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A limited rundown of the legacy of Fukushima’s triple reactor catastrophe is in order on its 8th anniversary.*
The worst dump of radioactivity to the Pacific Ocean in history, is what Ken Buesseler, of the Woods Hole Oceanographic Institution says. He has been recording Fukushima’s Pacific Ocean contamination since it started. For the PBS News Hour in March 2016, he reported, “This event is unprecedented in its total release of radioactive contamination into the ocean.” While Fukushima is often called “the second worst” radiation accident behind Chernobyl, Buesseler wrote, “More than 80% of the radioactivity from the damaged reactors ended up in the Pacific -- far more than reached the ocean from Chernobyl.” Buesseler also said, “It is incorrect to say that Fukushima is under control when levels of radioactivity in the ocean indicate ongoing leaks, caused by groundwater flowing through the site and enhanced after storms.”
Worst airborne radiation spill in 25 years: Forbes reported March 28, 2011, that the US EPA had recorded Fukushima’s radioactive iodine-131 in rainwater in Pennsylvania and Massachusetts at levels above the maximum allowed in drinking water. EPA’s air monitoring also found Fukushima’s radioactive iodine-131 in California, Colorado, Hawaii, Washington, and Nevada. Nothing close to this immense, hemisphere-wide radiation dispersal had happened since Chernobyl in 1986.
Japanese water was tainted widely. Traces of radioactive cesium were found in popular baby formula, according to Japan Today, Dec. 7, 2011, only after hundreds of thousands of babies had eaten some. And Japan Times, reported April 22, 2011 that radioactive iodine-131 from Fukushima was detected in the breast milk of four women living near Tokyo, 150 miles from Fukushima. The public demanded an investigation into the impact of the radiation on mothers and babies.
Greenpeace reported in December 2017 that while heavily contaminated towns like Iitate and Namie had topsoil scraped off from populated areas, the problem remained that decontamination left “islands … which are surrounded by forested mountains, for which there is no possible decontamination.” Consequently the cleaned up areas “are subject to recontamination through weathering processes and the natural water and lifecycle of trees and rivers.” Because of how long cesium-137 stays dangerously radioactive, “this will be an on-going source of significant recontamination for … 300 years.” Earlier, in January 2012, the Guardian noted the same problem. “In heavily contaminated places like Kawamata” where “houses backed by wooded hills are very common … runoff from uphill can re-contaminate lowlands.”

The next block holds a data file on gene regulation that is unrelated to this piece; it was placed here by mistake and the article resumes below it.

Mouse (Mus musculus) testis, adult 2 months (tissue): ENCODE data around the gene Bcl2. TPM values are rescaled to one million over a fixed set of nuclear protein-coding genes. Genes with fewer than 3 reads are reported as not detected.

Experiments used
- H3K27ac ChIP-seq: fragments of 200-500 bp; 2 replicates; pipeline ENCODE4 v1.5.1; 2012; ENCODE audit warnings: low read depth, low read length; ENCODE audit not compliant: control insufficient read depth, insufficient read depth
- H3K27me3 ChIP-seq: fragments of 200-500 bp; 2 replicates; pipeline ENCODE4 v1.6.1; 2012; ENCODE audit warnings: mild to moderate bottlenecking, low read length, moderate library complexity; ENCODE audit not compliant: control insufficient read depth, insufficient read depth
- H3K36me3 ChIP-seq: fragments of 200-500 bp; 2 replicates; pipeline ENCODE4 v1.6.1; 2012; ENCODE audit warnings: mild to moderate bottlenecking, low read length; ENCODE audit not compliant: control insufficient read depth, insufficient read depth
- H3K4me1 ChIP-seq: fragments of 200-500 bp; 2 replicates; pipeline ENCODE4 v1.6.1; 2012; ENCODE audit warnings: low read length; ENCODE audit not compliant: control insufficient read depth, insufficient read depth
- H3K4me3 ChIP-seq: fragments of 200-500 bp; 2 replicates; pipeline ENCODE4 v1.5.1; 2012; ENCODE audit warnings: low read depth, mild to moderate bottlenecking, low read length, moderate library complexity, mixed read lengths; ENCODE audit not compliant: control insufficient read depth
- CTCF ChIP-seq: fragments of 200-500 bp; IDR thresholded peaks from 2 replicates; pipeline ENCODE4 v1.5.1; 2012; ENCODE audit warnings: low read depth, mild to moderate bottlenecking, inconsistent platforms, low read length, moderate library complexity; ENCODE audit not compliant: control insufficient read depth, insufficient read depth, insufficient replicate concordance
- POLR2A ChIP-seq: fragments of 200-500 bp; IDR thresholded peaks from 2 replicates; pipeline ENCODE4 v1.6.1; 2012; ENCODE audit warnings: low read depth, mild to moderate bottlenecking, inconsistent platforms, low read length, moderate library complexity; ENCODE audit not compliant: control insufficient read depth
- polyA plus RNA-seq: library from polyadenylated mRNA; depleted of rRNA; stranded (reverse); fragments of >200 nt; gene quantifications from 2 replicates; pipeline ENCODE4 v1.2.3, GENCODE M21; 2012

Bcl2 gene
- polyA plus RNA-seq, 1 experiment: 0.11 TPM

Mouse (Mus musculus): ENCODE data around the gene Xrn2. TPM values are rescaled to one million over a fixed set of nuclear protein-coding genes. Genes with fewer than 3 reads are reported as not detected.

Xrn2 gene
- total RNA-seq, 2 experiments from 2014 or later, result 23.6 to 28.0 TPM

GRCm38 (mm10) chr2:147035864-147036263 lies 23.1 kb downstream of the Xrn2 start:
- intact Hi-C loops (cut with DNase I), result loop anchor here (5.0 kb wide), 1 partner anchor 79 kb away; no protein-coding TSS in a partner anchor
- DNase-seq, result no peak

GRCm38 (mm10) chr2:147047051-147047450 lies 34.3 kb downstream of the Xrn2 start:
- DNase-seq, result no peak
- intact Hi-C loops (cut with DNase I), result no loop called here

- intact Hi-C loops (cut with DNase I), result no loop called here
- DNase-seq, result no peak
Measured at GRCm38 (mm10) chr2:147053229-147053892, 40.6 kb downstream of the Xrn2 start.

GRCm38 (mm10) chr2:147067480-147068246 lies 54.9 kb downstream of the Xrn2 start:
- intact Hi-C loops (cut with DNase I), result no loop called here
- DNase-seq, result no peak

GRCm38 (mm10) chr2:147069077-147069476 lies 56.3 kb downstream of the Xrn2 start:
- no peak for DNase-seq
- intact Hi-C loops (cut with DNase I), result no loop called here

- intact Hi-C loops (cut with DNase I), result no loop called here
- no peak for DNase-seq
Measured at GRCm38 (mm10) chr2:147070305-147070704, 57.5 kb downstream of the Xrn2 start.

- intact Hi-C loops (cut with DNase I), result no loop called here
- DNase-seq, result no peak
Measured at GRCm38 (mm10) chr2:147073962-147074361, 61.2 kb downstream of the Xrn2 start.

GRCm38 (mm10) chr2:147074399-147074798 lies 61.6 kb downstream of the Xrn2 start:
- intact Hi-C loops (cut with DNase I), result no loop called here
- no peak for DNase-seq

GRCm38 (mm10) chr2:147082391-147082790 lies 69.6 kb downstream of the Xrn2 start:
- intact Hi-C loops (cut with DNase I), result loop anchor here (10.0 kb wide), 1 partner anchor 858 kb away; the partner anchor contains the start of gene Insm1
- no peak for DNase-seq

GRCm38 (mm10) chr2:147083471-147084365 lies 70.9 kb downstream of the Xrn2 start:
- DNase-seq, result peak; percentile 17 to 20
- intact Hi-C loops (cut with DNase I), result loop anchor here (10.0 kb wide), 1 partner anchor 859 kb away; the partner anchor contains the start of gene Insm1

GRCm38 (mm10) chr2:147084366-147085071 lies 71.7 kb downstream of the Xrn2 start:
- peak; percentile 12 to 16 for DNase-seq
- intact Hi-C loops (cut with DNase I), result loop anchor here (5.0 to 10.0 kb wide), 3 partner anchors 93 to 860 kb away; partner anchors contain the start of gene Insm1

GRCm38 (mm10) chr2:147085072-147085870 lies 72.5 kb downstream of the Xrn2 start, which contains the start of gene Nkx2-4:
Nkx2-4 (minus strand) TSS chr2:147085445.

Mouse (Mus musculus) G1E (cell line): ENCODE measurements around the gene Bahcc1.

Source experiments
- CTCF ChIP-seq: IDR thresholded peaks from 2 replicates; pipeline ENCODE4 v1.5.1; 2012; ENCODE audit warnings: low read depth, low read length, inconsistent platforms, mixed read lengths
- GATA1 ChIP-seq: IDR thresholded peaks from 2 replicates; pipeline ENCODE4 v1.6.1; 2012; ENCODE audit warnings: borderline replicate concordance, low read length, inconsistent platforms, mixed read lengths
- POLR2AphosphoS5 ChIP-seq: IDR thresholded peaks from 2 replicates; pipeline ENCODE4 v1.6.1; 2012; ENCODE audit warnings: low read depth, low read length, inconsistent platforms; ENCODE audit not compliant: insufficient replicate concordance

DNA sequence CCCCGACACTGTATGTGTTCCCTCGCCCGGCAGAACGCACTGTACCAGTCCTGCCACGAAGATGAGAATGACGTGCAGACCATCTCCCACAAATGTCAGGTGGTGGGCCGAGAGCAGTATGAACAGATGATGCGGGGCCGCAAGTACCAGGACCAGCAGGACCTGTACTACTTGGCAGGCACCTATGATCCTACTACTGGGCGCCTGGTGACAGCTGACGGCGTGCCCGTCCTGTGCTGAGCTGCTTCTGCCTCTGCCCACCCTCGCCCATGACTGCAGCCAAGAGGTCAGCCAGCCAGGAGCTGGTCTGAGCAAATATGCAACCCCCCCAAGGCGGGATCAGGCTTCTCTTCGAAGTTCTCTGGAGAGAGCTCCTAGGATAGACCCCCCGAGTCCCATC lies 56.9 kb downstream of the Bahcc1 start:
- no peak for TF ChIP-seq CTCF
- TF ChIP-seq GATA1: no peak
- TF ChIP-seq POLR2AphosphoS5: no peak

• The Worst reactor disaster by volume of fuel melted and waste in cooling pools. Major reactor meltdowns at Santa Susanna in California (1959), Windscale in England (1957), Three Mile Island in Pennsylvania (1979), or Chernobyl in Ukraine (1986), involved a single fuel inventory. Fukushima’s meltdowns involve three whole reactors’ full of melted and mangled fuel rods, and an additional 1,573 uranium fuel rods in damaged condition in damaged pools of cooling water. The three masses of melted fuel may never be recovered much less containerized.
• The Largest evacuation in history of nuclear power fled Fukushima: 160,000 evacuated from the zone first set at 12, and later expanded to 19 miles. Two weeks after the start of the meltdowns, people from between 12 to 19 miles away were encouraged to “voluntarily evacuate.” The US government recommended that people stay 50 miles away.
• Colossal volumes of radioactive debris include what the New York Times reported on in March 2017: 400 tons of contaminated water per day; 3,519 containers holding 60,000 tons of radioactive mud or sludge; 64,700 cubic meters of discarded protective clothing; branches and logs from 220 acres of deforested land; 200,400 cubic meters of radioactive rubble; and 3.5 billion gallons [17 million cubic yards] of radioactive soil. According to Greenpeace, 11 million tons of this radioactive soil is to be being incinerated, raising new airborne contamination risks.
• Most vexing reactor disaster: Estimates of the amount of radiation released by the disaster keep changing. In Feb. 2012, scientists said that far more cesium was released than what was claimed earlier. An amount of cesium released to the air “twice as large as previous estimates by research institutions both in Japan and overseas,” was reported the Meteorological Research Institute. The volume and variety of Fukushima’s radioactive waste is astounding.
• The failed “ice wall” plan shield groundwater away from the reactors’ foundations – which were smashed and cracked by the earthquake -- means that hundreds of tons of water keeps pouring every day into the reactor buildings where it’s contaminated by contact with the masses of melted uranium fuel.
•The failed water filtration system (ALPS) built to partially clean up the highly contaminated cooling water and groundwater, means that 1 million tons of waste water held in 1,000 giant tanks is not cleaned up at all, and must filtered again by an as-yet-unknown method that needs to be designed and engineered from scratch. Meanwhile the tanks are vulnerable to another earth quake that could happen any time. Japan Times reported last March 29, “Seven years on, radioactive water at Fukushima plant still flowing into ocean.”
*Detailed investigations by Greenpeace provide some of the best information: * Reflections in Fukushima: The Fukushima Daiichi Accident, Seven Years On,” March 2018 * Nuclear Scars: The Lasting Legacies of Chernobyl and Fukushima,” 9 March 2016 * Fukushima Fallout: Nuclear business makes people pay and suffer,” 16 February 2013 * “Lessons from Fukushima,” 28 February 2012